- Last term, council held just ONE in-camera meeting about the sale of 50% of the share of Collus-PowerStream and that was at the end of the process to examine sealed bids. Everything else last term was done and discussed in public. This term, council has held 37 (and possibly 40 or more) out of 84 meetings in that period. Almost half of their regular council meetings have included an in-camera discussion about CPS and yet in almost three years, not once have The Block or the administration explained to the public WHY it wants to privatize our public utility, why they replaced board members so often, why they have deliberately alienated our utility partner and refused to allow them to present in public, nor why they have not allowed any public comment or consultation on the sale.
- There have been FOUR closed-door discussions about our hospital’s proposed redevelopment, yet this issue does not involve public/municipal property, and healthcare is not in the municipal jurisdiction. When public discussions were held, the administration hired high-priced, sole-sourced lawyers and consultants at taxpayer expense to argue against the proposal. Of the four municipalities served by the General & Marine Hospital, only Collingwood has not thrown its support behind the proposed redevelopment.
- After 14 closed-door meetings about the airport – during which The Block and the town administration stalled and delayed the massive commercial/industrial development proposed for the airport with hundreds of jobs at stake – Council unexpectedly declared the airport surplus. The town is trying to sell it. Yet NOT ONCE have The Block said publicly WHY they want to sell it, nor allowed any public comment or consultation on the sale.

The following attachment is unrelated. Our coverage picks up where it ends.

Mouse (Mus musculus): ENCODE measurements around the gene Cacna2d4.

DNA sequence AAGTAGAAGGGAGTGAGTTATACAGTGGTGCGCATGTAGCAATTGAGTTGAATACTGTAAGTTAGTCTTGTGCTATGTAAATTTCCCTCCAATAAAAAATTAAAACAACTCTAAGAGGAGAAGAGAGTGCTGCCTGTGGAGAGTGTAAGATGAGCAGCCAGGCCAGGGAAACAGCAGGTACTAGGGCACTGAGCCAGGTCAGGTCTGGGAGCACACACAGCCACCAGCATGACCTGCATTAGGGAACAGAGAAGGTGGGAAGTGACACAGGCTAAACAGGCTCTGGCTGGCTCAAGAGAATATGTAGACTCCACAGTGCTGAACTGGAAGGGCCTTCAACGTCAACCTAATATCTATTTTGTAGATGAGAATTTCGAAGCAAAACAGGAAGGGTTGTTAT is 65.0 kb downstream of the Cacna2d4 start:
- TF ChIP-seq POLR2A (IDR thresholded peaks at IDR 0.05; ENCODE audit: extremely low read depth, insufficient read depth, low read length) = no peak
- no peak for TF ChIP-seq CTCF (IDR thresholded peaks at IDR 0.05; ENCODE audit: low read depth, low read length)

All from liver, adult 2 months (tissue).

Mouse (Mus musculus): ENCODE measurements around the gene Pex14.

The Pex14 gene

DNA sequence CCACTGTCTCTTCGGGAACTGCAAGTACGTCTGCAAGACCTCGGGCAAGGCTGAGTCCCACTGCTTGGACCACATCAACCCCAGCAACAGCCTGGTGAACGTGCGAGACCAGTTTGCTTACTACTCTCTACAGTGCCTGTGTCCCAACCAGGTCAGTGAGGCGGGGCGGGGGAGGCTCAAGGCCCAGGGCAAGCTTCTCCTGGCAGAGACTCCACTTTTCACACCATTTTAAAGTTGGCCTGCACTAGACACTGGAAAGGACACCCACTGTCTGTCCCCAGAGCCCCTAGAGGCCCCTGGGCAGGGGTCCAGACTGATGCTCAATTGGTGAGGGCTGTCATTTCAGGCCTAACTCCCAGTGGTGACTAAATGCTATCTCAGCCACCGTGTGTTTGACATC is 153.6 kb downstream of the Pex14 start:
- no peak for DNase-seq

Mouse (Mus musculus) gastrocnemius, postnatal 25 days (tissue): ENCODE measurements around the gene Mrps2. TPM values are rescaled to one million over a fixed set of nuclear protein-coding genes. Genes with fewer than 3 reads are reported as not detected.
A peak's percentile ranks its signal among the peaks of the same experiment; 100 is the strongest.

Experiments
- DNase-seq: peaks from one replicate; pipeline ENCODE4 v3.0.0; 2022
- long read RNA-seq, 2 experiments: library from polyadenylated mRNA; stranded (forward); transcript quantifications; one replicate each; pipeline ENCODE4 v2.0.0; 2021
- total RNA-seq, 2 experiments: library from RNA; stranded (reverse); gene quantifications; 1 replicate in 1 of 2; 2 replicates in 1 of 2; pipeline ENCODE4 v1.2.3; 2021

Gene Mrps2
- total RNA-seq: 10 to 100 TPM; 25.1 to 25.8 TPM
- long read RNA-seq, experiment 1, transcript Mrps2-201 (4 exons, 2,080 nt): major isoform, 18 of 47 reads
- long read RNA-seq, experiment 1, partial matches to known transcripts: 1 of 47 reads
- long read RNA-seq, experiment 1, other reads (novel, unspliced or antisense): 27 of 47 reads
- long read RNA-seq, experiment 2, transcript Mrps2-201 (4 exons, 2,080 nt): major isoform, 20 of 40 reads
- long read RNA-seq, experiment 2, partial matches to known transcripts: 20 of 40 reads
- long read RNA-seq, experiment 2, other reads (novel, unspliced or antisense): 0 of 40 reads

- This list does not include all the in camera meetings: the Municipal Act provides legitimate reasons for discussing issues behind closed doors, and there have been such meetings this term, as there are every term. Some of these meetings listed here may have been legitimately held behind closed doors, but I suspect many discussions were in the grey area at best and some were not appropriate at all.
- Never forget the promise Brian Saunderson made when running for deputy mayor; he would: “Ensure all major decisions seek out community input, and ensure there is rigorous staff research and due diligence before any decision is made.” Yet no input has been sought about the sale of our public utility, or about our public airport. Were we lied to?
- Collingwood was already investigated once (early 2016) about its policy and practices for on closed door meetings – on how they were held, reported and listed on the agenda. The investigator made several recommendations about the process. Yet it seems little has changed since then: most descriptions of the topics under discussion behind closed doors are woefully inadequate and do more to entrench the cult of secrecy this term than inform the public. Maybe it’s time to investigate them again.
- Local media are silent about all of this secrecy and scheming.
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This list also does not include the number of times council went in camera to discuss keeping the interim CAO on the payroll as a “consultant” to make sure his pet Blockheads followed through and sold the town’s share of Collus-PowerStream to the for-profit corporation EPCOR. While the agendas do not identify these discussions, the fact he is still being paid by taxpayers shows those discussions took place.